I resorted to reading and writing in hopes of getting the same guidance and feeling of togetherness

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In the corner of a tiny park in Brussels, a drummer’s violent and repetitive beats attract Lisa Ijeoma’s attention. The beats sound singular yet composed - two adjectives that could easily describe the Ghent-based artist as well. Unintentionally, the drummer gifts us the ideal soundtrack for a conversation with Lisa about freedom, slowness and violence, and how these topics relate to the Be Modern exhibition at the Royal Museum of Fine Arts in Brussels.

We just visited the Be Modern exhibition together, in which freedom and experiment were presented as the key concepts. How would you define freedom and experiment for yourself, and what role does this play in your art?

Total freedom to me can mean many things. In some ways, total freedom feels like a distant and unreachable utopia but can also lay in simple actions that make me feel more complete than I was before. Of course, freedom looks different for everyone. I would say that above all, freedom is a feeling, that allows you to just be without repercussions.

In many ways, our freedoms are further restricted while we grapple with the current public health crisis. How are you doing and how did you experience the last year as an artist? 

Somehow, 2020 felt like a very slow year, yet at the same time, it also flew by like it never happened. It was a year of extremes for me. I have quite a social personality and I get a lot of energy from seeing other people. By discussing art and visiting exhibitions with others, I get to feel physically present in my life; if that is restricted, I find it difficult to stay motivated.

On the other hand, 2020 felt like a fever dream of historic events. When movements like Black Lives Matter rekindled after the murder of George Floyd in May, it felt like things were shifting. It unlocked a kind of ferocious anger that I channelled into new works.

How important is the social aspect of your work? How is that part of your process?

To me, it’s wildly important to be in touch with people. We can only figure out who we are and where we’re supposed to go through interaction with others. I love hearing about other people’s perspectives on the world. Due to the physical restrictions of seeing people, I resorted to reading and writing in hopes of getting the same guidance and feeling of togetherness as before.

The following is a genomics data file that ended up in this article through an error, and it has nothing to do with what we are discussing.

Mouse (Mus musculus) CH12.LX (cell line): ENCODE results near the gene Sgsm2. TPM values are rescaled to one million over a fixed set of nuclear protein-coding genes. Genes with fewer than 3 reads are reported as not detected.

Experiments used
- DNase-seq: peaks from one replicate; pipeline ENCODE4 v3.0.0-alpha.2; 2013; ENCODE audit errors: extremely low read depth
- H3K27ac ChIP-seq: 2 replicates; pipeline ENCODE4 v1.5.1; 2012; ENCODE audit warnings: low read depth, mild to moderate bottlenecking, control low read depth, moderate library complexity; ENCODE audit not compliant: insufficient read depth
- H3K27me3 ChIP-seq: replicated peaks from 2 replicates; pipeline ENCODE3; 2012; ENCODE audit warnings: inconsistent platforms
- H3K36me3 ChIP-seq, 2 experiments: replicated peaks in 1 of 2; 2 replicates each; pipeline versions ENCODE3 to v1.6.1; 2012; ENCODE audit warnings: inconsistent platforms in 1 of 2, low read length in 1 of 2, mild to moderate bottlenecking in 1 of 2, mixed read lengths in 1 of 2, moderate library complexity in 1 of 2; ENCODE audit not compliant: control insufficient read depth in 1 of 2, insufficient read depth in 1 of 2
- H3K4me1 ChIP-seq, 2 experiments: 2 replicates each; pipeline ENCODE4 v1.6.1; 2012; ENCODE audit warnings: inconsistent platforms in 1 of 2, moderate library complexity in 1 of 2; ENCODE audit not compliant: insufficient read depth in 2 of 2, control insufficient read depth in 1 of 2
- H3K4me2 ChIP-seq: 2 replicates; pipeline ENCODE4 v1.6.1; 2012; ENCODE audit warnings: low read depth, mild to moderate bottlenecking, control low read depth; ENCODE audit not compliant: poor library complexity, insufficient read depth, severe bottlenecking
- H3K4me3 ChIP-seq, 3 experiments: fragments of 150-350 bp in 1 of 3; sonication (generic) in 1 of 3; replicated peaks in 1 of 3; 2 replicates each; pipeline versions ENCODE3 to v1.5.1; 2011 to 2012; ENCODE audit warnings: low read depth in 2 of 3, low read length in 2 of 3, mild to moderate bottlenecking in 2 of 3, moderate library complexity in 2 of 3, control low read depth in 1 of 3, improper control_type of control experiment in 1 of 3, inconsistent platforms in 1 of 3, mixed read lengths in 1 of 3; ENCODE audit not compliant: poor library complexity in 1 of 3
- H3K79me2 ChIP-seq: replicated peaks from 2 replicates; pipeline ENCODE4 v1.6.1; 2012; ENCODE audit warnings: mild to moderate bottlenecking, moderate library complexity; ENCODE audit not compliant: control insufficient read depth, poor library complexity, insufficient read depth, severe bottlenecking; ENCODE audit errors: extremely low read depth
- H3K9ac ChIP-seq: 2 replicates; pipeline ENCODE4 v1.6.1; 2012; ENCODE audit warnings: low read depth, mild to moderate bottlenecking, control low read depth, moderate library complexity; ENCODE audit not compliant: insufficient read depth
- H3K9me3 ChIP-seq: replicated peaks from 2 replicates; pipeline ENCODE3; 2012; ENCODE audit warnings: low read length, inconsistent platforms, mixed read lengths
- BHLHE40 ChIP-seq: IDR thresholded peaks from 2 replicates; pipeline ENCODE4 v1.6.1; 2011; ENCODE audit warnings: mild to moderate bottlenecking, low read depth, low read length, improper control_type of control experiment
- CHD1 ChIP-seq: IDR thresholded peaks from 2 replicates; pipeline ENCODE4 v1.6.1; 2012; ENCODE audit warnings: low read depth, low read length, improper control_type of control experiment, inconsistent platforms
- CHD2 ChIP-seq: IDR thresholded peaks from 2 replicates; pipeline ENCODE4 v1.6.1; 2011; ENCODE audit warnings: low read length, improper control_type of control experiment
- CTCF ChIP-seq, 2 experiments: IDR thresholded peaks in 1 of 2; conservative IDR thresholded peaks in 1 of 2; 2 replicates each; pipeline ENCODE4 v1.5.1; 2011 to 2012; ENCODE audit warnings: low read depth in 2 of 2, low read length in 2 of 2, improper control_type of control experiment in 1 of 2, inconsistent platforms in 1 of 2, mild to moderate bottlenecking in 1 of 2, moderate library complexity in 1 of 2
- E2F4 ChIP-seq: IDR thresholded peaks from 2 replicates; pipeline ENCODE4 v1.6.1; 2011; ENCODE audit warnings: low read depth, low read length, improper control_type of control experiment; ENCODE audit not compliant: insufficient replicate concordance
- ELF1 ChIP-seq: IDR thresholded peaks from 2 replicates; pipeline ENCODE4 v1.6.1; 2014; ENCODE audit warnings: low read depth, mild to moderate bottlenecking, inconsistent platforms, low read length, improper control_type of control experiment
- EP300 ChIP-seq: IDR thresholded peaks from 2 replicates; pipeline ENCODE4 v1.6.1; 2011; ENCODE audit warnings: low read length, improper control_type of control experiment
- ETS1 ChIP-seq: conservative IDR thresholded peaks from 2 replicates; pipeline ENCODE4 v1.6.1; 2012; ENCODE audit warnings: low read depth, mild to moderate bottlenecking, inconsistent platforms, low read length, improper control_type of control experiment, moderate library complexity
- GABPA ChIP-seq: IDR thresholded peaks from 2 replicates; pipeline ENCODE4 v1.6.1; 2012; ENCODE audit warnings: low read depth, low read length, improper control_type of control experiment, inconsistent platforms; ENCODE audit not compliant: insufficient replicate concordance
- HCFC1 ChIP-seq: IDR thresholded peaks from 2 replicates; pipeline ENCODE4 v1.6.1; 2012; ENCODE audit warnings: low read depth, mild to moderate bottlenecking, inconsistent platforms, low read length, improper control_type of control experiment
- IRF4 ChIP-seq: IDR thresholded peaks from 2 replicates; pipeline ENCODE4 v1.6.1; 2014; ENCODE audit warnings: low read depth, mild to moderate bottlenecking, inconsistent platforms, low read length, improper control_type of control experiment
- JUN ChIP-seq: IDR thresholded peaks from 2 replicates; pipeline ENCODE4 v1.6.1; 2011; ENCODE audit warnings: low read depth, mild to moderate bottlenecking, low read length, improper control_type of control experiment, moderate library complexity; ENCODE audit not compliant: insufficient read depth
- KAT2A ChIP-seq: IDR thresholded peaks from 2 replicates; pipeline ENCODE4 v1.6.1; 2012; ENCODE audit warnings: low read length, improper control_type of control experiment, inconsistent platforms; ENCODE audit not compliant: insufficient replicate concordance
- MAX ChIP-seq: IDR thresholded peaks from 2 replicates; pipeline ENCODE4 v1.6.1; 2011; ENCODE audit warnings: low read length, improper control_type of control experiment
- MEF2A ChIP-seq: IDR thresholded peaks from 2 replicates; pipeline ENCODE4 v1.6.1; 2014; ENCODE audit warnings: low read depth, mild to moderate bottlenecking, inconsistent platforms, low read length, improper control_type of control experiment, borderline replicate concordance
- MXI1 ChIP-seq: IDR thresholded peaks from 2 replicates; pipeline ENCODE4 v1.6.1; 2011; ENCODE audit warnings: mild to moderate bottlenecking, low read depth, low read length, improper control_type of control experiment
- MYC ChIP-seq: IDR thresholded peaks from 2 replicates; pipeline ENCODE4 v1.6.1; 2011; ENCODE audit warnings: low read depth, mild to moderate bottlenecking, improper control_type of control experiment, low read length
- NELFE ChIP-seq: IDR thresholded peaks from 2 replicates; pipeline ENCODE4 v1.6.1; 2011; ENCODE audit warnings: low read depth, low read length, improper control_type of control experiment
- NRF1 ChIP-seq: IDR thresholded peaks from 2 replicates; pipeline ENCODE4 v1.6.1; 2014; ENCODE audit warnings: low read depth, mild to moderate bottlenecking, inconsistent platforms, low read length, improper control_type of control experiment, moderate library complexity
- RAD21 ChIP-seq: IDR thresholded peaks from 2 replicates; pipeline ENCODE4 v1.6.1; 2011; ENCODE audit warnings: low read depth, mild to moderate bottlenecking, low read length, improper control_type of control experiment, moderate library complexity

I work a lot around a singular and collective traumas. These things are connected under the same umbrella, but they are quite different from each other. You have singular trauma, which reflects on events you have personally experienced and collective trauma which reflects on events that multiple people experience on a much larger scale, like discrimination and racism. I’m fascinated by intergenerational trauma where a particularly traumatic experience can pin itself to your DNA and can be passed on from generation to generation. This means that trauma can be inherently present in a person’s body and soul without predisposed notions. This is something that I think minority groups experience all too well. There are a lot of shared experiences that could be collectively healed but often get restricted by the Western colonial framework. 

While we live through social revolts and a pandemic - arguably some of the most collective events of our lifetime - we experience all of this in a very isolated way. How are you processing your feelings about this in your work? 

I’m very glad that my housemates are also my best friends, so socially I still get some input. As for my artistic practice, I feel very privileged to still have the possibility to work. I do find it more difficult to stay focused in an environment with so few physical impulses, though.

Art is a way for me to work through my emotions and experiences. I feel that my work has an activist side to it. The label of ‘activist’ has an ambiguous undertone for me. It puts an artist in the spotlight to be the voice for a very large group of people, and I find it sometimes difficult to carry the heaviness of that responsibility. However, I do feel that I have an unscratchable itch to let my voice be heard by people who normally don’t listen or want to listen. I’m a restless person; through my art, I slow down. Even when I was a kid, I used drawing to keep my mind focused on one thing only. It was a way of processing what I saw during the day and how I felt about it. I have always had the impulse to use my hands to create, whether it was with crayons, paint or textiles. Right now, I sew a lot. I find it very therapeutic.